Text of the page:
It’s been just over a year since we released elementary OS 6.1 Jólnir which brought new features and fixes based on your feedback, introduced new office productivity features, and expanded compatibility with a wide range of hardware. So far, OS 6.1 has been downloaded from our website over 400,000 times—150,000 times more than 6.0—and as always, that’s not including downloads from third parties or direct downloads via torrent that bypass our download page!
Today we’re proud to announce that OS 7, codenamed Horus, is available to download now and shipping soon on several high-quality computers. With OS 7, we’ve focused in on:
- Helping you get the apps you need
- Empowering you with new features and settings
- Evolving our developer platform
To get elementary OS 7 now, head to elementary.io for the download—or read on for an overview of what’s new.
Helping you get the apps you need
As always, AppCenter is the centerpiece of elementary OS. The primary purpose of any operating system is to support the apps that you use to work, play, and express yourself creatively. In the latest version of AppCenter we’ve worked on making app descriptions more engaging with more information, making it easier to update to the latest versions of apps, and improving support for sideloading and alt stores. We’ve also worked on improving AppCenter’s responsiveness—making sure you can comfortably use it when tiling and on small displays as well as better using space on large displays.
We’ve completely rewritten the way navigation works in AppCenter and now support two-finger swipe gestures to navigate back. The entire app loads much faster and provides more feedback when running background tasks via an overlay bar in the bottom right or left corner.
The biggest change you’ll notice when viewing app info pages is the improved emphasis on screenshots. Screenshot carousels now fill the width of the window, showing more screenshots at once. They can now also be accompanied by their own captions, which can help describe individual features as well as making pages more accessible to folks with vision-related disabilities. And finally each screenshot now sits on a card that uses the app’s accent color, showing off more of the developer’s personality.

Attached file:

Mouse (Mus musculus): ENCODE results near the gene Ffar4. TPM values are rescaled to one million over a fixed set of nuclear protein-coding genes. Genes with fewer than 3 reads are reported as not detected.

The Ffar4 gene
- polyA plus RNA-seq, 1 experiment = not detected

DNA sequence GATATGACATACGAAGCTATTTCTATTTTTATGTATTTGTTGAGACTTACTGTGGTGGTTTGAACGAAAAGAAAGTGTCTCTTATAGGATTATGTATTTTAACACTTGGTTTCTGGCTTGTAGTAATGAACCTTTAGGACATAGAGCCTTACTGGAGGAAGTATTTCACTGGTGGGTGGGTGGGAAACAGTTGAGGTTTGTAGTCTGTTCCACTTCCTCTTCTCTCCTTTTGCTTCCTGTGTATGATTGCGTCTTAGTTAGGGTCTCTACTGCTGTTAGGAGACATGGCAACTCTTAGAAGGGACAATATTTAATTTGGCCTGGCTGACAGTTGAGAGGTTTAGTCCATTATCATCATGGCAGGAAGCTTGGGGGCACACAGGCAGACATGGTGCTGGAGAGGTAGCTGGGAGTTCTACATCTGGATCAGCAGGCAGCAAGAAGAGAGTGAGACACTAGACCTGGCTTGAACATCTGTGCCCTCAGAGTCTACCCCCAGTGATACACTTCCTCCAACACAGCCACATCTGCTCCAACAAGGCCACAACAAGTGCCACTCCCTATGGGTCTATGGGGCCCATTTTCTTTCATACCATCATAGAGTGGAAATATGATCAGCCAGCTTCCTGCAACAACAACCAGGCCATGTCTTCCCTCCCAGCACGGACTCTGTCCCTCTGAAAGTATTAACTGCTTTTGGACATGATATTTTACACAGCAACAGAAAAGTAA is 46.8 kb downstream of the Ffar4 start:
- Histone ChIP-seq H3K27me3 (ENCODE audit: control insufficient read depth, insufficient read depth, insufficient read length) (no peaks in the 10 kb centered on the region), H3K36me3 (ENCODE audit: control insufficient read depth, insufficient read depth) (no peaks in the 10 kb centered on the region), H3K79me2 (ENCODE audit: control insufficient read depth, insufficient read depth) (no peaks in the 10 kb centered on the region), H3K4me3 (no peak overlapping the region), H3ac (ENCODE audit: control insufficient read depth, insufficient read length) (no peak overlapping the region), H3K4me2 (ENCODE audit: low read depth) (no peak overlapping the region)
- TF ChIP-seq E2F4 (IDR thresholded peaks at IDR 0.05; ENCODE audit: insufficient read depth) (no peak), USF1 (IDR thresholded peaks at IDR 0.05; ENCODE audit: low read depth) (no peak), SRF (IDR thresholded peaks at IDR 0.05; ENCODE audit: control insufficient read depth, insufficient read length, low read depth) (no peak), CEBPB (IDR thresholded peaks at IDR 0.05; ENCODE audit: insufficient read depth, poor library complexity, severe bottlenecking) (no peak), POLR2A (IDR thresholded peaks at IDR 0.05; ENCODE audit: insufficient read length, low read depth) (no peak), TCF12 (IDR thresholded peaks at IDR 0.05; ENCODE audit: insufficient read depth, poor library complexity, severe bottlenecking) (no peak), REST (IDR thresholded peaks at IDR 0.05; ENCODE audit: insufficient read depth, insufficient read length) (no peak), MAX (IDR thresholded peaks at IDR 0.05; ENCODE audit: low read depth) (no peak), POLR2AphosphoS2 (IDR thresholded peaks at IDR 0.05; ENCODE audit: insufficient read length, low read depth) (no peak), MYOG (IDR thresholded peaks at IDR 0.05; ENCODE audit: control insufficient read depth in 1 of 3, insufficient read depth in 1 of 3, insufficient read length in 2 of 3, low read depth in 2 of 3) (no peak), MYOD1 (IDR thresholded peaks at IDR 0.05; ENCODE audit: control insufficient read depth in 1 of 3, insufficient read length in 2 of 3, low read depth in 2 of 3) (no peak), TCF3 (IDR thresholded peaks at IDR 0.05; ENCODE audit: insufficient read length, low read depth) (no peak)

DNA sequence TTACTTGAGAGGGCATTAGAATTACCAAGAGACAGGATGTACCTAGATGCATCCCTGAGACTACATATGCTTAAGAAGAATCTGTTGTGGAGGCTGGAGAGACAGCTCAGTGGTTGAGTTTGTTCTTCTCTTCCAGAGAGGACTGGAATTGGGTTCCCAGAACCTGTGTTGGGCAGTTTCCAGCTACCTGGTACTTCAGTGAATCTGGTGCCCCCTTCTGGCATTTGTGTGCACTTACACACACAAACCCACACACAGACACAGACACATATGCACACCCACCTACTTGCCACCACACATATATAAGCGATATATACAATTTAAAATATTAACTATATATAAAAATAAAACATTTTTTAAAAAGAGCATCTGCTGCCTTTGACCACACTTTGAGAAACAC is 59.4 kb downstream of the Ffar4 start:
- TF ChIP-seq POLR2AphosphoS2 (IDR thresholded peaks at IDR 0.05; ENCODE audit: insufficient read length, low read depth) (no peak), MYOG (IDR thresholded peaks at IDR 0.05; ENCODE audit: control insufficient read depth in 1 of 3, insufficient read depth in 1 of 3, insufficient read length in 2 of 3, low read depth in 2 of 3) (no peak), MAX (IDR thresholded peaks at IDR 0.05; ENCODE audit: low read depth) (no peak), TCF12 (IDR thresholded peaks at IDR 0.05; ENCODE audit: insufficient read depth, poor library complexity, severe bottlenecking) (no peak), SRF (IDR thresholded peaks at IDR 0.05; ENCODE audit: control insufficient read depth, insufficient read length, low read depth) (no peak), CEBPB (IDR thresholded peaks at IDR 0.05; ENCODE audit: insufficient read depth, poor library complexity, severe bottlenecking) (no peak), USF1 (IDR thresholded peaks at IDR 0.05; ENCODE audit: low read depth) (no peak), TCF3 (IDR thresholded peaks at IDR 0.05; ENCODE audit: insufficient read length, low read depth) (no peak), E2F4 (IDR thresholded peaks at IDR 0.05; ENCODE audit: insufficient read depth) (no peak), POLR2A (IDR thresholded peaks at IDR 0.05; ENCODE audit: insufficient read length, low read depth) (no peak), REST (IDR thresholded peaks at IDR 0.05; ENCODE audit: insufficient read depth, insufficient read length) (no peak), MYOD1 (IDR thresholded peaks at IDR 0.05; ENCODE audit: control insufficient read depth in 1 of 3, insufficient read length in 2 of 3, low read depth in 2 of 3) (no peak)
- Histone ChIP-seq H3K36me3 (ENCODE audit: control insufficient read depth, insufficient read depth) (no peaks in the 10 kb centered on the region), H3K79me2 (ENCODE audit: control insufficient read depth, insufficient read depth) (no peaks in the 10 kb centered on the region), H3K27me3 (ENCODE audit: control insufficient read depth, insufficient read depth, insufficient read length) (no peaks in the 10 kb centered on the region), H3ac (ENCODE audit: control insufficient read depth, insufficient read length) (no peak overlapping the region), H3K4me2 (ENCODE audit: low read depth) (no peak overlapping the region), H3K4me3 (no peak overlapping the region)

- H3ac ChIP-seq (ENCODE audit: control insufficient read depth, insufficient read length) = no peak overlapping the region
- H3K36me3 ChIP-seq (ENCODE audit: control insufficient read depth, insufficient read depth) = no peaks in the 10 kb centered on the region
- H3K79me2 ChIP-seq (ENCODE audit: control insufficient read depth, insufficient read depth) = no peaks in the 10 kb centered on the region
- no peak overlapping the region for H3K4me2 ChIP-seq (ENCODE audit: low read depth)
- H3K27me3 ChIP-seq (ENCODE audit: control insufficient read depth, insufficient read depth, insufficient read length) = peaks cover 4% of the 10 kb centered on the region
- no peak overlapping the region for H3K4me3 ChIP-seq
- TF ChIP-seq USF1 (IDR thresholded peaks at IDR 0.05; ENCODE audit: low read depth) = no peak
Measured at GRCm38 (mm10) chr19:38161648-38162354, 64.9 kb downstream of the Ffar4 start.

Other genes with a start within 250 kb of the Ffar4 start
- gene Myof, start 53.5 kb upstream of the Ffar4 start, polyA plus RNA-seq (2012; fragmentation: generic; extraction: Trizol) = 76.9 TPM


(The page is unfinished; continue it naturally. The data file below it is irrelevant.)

Knowing how actively developed an app is and how engaged the developer is with their community is an important factor in deciding which apps to install. We now help you know what to expect by showing an icon when an app uses an older, unsupported platform as well as showing up to 5 recent releases and their release notes instead of just the latest release. We also now show links to resolved tickets in an app’s issue tracker per release, so you verify that app developers will take your feedback into consideration.
Staying up to date with the latest versions of apps is something we hear often is very important to folks using elementary OS. Flatpak makes it simple for developers to publish app updates quickly and now you can get those updates automatically. If you’d still like to check for updates on your own time or want to force a manual refresh, there’s now a handy menu option that you can use.
AppCenter now also installs operating system updates offline, ensuring that important services are restarted correctly and avoiding odd crashes or version mismatches when updating. Packages are downloaded and prepared during your session and then quickly installed whenever you decide to restart, without forced or automatic shutdowns.
Sideloading & Alt Stores